“Jesus embraced the children and blessed them.”
His tender actions leads us to wonder about the propriety of our embracing one another. Ecclesiastes, 3:5 tells us, “There is a time for embracing, and a time when the embracing must stop.”
The America where I grew up in the 1930’s took an unfavorable view of public embracing. It was alright for people to embrace kids; and I put up with it when a lady would say, “I could just hug you to death.”
A fellow named Andy, ten years older than me, came from a very religious family where there was no hugging. So, when Andy became a priest, and served for five years in Bolivia, he shocked us by hugging all around. He had a Spanish name for it: Embracio, or something like that. In comparison, my dozen years in the Orient were more temperate. We just had bowing, with the depth of our bows gauged to people’s dignity.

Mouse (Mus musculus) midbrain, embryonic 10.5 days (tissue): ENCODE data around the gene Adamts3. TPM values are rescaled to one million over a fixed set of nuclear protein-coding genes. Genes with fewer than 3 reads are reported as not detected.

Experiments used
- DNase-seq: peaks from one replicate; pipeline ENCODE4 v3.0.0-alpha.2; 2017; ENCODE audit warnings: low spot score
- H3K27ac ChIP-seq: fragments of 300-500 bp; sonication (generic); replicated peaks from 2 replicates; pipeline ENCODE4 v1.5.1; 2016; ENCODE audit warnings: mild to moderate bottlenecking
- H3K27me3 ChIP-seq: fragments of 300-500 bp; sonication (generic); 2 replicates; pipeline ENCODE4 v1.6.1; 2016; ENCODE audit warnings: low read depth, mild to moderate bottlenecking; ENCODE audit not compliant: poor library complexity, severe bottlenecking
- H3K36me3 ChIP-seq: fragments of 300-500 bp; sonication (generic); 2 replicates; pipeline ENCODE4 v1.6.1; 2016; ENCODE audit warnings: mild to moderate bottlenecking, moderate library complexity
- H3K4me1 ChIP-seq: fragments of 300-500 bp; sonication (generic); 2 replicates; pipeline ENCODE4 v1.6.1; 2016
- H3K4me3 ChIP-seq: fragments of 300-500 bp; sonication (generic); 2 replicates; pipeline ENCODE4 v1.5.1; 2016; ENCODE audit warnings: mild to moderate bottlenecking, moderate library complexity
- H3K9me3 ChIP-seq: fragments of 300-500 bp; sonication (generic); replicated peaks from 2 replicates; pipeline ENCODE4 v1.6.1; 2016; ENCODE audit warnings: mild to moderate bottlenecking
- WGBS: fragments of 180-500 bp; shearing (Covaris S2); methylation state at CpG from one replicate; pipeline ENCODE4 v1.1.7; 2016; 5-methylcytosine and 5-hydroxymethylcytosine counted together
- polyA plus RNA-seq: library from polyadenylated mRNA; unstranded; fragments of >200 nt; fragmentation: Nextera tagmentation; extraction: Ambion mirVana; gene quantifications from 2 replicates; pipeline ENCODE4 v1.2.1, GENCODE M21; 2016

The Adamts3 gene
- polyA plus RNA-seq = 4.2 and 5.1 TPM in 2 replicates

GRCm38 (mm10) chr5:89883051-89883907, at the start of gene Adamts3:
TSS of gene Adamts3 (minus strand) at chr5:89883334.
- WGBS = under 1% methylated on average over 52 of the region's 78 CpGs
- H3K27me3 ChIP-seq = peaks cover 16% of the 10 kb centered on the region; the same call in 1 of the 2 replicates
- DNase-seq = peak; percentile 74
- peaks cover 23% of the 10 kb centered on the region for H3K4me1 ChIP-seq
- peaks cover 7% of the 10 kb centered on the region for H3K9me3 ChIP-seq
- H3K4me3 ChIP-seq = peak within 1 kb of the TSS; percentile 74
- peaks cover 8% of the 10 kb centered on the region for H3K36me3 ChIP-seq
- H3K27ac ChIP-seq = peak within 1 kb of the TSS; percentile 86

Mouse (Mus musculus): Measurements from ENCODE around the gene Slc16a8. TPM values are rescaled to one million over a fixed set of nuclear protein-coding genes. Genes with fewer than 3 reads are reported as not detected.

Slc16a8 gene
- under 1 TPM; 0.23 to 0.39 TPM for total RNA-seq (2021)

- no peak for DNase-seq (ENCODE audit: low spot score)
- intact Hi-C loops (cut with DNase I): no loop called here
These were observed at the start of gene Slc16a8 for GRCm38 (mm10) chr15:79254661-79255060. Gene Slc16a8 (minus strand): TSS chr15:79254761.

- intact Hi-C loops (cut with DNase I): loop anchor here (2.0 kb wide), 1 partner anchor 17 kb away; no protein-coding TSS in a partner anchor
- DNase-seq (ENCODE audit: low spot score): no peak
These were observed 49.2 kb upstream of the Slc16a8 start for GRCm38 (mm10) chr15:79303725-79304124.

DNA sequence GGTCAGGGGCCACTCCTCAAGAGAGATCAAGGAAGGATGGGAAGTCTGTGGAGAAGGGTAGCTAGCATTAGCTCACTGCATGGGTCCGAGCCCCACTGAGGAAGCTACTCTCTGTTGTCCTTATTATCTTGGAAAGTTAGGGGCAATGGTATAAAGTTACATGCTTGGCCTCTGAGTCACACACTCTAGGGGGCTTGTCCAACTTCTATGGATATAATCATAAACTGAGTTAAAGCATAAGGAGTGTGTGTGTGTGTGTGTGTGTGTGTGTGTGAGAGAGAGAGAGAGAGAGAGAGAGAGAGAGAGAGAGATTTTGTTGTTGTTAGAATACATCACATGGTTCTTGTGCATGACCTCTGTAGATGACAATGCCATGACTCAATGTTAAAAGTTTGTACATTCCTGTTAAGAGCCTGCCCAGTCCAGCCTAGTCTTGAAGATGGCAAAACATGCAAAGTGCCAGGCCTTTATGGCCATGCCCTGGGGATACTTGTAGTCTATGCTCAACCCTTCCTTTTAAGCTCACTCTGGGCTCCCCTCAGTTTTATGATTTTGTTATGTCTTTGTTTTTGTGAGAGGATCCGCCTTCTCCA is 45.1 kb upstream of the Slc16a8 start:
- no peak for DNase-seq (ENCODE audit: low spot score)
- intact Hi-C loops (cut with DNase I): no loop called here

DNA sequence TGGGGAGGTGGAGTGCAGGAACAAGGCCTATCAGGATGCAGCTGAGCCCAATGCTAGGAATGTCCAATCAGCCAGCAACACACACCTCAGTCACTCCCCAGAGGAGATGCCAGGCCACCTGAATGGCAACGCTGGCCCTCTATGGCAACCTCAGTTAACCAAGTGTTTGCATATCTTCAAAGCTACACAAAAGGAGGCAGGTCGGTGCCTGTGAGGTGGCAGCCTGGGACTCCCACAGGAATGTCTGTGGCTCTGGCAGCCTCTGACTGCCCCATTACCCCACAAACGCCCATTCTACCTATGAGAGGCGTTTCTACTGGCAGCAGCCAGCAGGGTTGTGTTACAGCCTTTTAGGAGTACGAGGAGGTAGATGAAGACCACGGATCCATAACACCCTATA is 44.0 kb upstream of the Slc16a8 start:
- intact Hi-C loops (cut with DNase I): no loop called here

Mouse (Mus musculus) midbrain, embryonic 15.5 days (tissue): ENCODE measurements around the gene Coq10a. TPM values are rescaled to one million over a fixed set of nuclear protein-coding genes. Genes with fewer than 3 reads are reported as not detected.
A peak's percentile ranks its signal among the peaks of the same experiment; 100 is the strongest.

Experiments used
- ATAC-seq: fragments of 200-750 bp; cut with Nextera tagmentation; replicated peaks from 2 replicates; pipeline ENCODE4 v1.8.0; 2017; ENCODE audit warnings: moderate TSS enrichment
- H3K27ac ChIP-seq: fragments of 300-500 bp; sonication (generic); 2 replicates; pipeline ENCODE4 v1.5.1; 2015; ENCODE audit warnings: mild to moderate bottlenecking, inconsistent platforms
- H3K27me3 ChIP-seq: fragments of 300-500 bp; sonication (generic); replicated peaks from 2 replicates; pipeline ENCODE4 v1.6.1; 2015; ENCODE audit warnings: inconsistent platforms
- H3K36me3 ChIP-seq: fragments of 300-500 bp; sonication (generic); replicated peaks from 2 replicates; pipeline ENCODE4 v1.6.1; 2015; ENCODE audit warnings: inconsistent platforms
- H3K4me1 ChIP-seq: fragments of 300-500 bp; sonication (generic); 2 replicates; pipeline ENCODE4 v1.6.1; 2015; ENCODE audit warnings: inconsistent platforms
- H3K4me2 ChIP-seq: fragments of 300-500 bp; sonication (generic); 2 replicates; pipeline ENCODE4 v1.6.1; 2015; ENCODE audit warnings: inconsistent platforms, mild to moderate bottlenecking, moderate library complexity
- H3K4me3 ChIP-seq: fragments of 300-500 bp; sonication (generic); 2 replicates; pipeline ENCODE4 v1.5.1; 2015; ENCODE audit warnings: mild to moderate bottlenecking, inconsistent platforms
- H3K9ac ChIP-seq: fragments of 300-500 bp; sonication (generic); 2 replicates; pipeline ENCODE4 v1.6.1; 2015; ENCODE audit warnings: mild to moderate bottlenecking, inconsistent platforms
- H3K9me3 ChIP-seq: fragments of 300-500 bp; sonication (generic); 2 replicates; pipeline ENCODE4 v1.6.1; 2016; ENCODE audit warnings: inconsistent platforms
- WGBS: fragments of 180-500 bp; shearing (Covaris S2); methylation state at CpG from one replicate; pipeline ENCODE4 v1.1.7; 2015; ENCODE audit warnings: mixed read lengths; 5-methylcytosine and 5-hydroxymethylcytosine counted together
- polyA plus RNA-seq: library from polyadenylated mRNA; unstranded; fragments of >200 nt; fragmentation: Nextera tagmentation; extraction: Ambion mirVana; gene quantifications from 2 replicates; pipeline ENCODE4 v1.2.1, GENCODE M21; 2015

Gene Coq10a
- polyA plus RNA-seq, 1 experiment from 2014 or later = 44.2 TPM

But with an increase of the Spanish influence in the States embracing has become common, and we have come to feel more natural about it.
If there is a religious aspect of embracing it might stem from Our Lord’s preferred way of our showing ourselves to be Christians. He said, “In this will all men know that you are my disciples, that you have love for one another.”
I don’t think our expressions of love need be kept on the intellectual level. After all, Jesus embraced those children before blessing them.